Senior U.S. intelligence officials tell ABC News new intelligence suggests a small al Qaeda cell is on its way to the United States, or may already be here.
The White House has convened an urgent multi-agency meeting for Thursday
afternoon to deal with the new threat.
Top intelligence and law enforcement officials have been told to assemble in the Situation Room to report on:
— what steps can be taken to minimize or counter the threat,
— and what steps are being taken to harden security for government buildings and personnel.
“It suggests they have information that the cell or cells coming this direction want to attack a government facility,” Brad Garrett, a former FBI agent and ABC News
Law enforcement officials say the recent failed attacks in London have provided
important new clues about possible tactics.
And officials say the London attackers use of the Internet left important clues that are being used to decode other e-mails that had initially been deemed unimportant but are now taking on new significance.
Additional information from “Officials worry of summer terror attack,” by Katherine Shrader for the Associated Press:
On Tuesday, Homeland Security Secretary Michael Chertoff told the editorial
board of The Chicago Tribune that he had a “gut feeling” about a new period of increased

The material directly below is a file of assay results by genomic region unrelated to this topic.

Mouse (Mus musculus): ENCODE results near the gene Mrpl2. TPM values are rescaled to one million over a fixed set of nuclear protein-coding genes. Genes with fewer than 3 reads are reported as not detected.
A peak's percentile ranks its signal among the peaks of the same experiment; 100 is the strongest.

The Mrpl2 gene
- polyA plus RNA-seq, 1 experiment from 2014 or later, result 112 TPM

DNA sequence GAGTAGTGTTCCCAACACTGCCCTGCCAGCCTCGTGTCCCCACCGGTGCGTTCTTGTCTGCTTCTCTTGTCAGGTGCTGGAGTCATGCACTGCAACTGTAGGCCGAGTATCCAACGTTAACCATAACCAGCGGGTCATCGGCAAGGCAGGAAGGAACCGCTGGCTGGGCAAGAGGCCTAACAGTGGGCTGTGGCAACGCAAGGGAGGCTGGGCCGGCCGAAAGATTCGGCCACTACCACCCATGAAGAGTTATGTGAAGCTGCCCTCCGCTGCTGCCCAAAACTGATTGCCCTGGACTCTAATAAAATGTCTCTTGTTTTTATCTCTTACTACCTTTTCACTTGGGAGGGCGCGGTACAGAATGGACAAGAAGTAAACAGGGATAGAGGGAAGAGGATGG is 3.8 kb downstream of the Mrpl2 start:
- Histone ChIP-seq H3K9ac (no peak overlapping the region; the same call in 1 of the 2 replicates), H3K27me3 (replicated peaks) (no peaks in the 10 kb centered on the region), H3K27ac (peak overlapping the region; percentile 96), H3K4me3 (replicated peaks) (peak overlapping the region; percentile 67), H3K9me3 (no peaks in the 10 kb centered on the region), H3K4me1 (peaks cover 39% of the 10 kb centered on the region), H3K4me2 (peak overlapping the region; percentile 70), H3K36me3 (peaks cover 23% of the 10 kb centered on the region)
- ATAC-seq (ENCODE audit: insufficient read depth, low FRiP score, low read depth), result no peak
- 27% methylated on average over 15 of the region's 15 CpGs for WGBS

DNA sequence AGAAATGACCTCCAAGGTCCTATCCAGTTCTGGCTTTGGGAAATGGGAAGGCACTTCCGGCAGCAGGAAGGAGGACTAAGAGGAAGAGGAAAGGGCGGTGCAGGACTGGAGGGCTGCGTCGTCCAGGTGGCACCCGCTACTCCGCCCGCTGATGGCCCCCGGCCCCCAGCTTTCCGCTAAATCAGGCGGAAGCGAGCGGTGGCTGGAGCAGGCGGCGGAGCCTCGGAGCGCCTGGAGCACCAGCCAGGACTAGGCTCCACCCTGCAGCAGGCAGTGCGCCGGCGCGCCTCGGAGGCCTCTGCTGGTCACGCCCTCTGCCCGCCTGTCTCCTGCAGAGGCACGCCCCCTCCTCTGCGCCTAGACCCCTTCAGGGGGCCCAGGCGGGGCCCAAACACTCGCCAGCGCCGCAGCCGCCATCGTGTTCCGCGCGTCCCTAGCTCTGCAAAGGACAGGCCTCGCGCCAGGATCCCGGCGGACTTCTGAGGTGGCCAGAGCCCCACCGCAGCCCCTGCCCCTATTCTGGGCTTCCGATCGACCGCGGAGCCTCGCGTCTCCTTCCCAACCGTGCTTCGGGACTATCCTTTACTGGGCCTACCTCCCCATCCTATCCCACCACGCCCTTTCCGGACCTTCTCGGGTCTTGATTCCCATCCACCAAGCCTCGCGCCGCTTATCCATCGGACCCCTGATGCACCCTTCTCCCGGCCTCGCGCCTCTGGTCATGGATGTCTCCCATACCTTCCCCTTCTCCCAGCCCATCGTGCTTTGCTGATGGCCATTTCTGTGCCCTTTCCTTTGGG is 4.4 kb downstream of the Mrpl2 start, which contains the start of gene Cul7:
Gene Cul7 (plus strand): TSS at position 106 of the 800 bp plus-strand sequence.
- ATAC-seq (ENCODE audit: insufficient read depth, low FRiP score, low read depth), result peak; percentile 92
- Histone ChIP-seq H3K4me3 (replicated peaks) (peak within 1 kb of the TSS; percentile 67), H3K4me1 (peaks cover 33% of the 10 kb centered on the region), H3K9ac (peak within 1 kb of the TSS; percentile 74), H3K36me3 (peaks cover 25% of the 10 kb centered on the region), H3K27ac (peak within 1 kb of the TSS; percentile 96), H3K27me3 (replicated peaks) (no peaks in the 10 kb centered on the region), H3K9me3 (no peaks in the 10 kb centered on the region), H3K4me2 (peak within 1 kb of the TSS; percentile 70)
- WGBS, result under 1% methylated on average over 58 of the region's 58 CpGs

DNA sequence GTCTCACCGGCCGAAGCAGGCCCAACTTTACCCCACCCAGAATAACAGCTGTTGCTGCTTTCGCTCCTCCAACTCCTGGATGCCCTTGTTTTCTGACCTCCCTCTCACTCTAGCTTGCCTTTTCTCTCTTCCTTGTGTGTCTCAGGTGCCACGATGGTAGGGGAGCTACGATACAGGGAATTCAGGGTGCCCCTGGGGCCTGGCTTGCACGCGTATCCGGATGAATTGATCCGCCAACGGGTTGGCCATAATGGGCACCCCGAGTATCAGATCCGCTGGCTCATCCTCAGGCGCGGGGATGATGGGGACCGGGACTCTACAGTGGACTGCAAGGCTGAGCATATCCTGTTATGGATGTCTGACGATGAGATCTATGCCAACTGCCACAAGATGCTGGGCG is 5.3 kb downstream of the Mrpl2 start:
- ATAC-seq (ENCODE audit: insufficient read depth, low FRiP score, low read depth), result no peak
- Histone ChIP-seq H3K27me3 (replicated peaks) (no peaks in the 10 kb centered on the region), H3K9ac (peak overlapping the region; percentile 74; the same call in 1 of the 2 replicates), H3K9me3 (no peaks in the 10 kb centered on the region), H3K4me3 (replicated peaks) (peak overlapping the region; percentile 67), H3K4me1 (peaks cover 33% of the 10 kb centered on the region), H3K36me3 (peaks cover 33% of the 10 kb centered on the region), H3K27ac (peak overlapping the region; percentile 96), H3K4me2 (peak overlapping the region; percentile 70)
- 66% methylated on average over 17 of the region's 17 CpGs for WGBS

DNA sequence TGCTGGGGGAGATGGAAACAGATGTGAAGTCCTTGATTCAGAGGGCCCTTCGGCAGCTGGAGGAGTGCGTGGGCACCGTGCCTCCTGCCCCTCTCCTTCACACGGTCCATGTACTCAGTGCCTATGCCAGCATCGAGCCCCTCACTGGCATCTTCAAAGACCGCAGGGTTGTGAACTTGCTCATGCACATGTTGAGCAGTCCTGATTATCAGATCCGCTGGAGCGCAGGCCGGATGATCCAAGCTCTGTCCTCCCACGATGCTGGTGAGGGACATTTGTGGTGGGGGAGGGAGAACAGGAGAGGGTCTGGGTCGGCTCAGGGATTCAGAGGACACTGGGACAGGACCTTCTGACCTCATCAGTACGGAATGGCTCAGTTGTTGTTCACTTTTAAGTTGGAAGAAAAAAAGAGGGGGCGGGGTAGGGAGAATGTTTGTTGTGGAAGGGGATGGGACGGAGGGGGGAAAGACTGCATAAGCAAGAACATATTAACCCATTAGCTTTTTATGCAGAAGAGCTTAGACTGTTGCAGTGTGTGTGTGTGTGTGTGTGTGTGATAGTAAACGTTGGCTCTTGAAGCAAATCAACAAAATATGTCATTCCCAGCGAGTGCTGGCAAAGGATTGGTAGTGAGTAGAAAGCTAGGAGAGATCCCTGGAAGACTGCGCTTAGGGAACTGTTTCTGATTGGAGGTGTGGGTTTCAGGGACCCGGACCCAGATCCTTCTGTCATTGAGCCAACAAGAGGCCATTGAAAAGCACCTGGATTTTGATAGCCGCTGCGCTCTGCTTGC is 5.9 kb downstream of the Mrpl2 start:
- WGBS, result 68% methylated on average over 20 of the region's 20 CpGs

He based his assessment on earlier patterns of terrorists in Europe and intelligence he would not disclose.
“Summertime seems to be appealing to them,” Chertoff said in his discussion
with the newspaper about terrorists. “We worry that they are rebuilding their activities.”
Other U.S. counterterrorism officials, who spoke on condition of anonymity, shared Chertoff’s concern and said that al-Qaida and like-minded groups have been able to plot and train more freely in the tribal areas along the Afghan-Pakistani border in recent months. Osama bin Laden and his top deputy, Ayman al-Zawahri, are believed to be hiding in the rugged region.
That just might have something to do with last September’s peace deal between the Taliban and Pakistani officials in the North Waziristan region.